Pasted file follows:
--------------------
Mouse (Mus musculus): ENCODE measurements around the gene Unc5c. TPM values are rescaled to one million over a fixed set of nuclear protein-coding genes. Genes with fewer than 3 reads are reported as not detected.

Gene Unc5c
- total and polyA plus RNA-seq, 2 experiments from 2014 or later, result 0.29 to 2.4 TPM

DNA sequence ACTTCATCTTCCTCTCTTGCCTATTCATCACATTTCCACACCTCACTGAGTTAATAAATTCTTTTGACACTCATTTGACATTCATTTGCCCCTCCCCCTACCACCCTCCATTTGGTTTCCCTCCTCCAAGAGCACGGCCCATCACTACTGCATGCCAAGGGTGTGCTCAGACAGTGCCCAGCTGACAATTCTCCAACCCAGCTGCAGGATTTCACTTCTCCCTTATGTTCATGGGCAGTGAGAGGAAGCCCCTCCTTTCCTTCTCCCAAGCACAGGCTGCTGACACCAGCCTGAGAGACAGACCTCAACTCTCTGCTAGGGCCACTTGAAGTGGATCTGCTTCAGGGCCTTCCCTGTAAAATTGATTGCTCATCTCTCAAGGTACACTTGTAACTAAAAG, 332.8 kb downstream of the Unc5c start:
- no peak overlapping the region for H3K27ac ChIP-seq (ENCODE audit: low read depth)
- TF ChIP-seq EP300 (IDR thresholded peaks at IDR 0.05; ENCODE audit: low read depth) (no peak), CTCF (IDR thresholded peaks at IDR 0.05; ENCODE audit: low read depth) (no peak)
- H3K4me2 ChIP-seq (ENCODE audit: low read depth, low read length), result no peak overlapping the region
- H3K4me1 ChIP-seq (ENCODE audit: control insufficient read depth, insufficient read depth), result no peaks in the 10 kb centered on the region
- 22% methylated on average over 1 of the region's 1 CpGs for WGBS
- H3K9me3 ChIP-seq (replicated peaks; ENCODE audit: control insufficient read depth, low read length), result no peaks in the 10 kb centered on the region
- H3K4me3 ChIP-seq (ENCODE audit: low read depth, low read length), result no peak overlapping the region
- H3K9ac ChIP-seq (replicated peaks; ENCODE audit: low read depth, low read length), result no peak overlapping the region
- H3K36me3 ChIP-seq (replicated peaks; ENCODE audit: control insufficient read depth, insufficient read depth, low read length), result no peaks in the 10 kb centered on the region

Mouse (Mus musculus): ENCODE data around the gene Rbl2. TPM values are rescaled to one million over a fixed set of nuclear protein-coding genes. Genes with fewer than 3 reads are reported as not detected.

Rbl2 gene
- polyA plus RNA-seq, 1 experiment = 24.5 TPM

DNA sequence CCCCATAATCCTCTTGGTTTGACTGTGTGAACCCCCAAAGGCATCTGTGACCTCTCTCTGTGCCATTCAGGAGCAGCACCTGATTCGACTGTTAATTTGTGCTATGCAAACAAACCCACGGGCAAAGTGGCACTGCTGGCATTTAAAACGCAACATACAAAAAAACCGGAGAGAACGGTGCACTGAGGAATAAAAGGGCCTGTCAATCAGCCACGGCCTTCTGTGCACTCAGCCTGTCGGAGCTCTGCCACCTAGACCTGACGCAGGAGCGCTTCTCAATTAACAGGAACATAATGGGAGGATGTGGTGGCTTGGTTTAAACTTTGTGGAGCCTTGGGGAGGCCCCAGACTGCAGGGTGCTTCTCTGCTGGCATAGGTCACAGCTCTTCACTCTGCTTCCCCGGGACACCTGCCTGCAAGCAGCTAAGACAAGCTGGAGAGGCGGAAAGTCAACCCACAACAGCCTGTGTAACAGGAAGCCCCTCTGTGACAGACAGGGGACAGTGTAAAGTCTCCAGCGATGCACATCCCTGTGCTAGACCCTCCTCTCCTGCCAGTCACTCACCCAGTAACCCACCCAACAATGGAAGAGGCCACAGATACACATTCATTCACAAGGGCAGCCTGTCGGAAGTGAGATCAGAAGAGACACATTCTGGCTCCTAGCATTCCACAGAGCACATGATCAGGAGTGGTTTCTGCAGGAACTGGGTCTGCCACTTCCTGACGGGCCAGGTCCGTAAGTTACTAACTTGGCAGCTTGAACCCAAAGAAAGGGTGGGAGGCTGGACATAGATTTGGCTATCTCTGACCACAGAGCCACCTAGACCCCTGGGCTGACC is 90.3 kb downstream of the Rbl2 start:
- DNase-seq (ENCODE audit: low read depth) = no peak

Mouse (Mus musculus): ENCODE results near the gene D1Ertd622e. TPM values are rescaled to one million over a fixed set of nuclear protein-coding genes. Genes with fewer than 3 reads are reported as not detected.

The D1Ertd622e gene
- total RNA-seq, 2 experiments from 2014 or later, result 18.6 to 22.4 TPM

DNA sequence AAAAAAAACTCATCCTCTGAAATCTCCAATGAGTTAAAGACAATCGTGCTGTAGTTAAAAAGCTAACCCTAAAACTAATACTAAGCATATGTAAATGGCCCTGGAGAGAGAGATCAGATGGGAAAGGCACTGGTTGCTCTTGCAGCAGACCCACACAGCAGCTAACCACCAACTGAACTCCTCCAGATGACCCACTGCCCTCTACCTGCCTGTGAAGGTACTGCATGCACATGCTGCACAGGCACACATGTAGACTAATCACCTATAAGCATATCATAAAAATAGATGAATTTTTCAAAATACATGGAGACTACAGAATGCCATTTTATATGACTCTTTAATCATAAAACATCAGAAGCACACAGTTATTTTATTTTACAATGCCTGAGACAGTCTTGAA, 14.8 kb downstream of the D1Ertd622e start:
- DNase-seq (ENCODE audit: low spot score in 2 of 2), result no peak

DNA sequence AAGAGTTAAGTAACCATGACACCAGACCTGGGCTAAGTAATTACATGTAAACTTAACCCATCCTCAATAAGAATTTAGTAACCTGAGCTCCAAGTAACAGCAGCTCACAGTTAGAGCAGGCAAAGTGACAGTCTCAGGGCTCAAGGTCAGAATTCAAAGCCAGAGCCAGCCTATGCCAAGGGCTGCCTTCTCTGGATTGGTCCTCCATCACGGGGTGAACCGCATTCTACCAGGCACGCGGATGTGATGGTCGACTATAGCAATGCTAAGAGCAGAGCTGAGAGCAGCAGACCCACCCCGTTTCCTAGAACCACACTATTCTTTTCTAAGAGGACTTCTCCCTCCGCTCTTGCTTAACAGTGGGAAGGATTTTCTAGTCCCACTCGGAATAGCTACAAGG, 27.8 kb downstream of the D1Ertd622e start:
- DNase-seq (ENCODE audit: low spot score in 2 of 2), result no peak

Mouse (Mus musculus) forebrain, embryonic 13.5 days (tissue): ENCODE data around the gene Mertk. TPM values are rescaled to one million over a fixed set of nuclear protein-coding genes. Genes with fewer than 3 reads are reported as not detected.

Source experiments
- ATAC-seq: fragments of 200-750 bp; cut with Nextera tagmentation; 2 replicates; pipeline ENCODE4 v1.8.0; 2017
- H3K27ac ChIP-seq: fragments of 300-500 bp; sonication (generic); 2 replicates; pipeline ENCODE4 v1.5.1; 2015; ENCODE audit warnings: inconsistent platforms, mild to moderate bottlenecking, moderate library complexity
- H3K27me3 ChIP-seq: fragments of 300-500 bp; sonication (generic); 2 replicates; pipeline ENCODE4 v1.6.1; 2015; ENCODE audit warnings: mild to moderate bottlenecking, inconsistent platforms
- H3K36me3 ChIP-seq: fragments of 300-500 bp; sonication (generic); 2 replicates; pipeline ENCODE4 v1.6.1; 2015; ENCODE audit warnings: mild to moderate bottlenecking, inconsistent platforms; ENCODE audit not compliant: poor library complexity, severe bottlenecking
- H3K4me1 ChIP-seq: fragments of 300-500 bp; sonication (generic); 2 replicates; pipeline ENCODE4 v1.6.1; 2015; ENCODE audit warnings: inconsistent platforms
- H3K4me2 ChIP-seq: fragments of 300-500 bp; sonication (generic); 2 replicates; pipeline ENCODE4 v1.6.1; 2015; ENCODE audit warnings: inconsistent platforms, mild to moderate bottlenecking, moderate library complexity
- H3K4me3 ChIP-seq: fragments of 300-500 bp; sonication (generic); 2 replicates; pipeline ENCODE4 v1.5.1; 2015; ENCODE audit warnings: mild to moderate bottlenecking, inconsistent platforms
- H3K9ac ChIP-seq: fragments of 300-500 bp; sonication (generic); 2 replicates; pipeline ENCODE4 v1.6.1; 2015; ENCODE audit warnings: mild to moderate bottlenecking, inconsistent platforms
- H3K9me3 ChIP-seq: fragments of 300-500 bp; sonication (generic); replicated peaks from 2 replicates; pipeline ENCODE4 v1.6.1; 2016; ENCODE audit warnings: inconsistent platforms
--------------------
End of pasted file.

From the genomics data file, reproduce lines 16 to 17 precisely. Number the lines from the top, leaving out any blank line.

- polyA plus RNA-seq, 1 experiment = 24.5 TPM

DNA sequence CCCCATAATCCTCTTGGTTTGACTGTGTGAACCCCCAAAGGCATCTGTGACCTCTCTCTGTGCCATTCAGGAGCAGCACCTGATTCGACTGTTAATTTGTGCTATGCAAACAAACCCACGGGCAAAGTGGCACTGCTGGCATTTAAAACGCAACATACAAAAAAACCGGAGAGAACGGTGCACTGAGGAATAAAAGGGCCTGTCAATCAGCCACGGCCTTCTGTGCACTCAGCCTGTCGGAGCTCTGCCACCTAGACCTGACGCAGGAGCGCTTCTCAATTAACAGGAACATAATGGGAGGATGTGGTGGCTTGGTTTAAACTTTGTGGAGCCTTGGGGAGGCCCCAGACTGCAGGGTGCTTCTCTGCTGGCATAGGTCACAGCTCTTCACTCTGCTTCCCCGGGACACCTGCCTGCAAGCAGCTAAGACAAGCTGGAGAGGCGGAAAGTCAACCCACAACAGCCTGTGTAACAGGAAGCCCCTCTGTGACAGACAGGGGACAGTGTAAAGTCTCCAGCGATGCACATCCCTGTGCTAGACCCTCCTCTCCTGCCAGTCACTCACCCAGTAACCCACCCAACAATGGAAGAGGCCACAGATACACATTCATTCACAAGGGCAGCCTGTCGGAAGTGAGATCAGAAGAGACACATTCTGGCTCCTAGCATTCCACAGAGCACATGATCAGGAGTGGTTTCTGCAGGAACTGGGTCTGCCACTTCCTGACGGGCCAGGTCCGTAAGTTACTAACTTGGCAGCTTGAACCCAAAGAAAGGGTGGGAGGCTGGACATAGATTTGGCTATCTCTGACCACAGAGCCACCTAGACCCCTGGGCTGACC is 90.3 kb downstream of the Rbl2 start: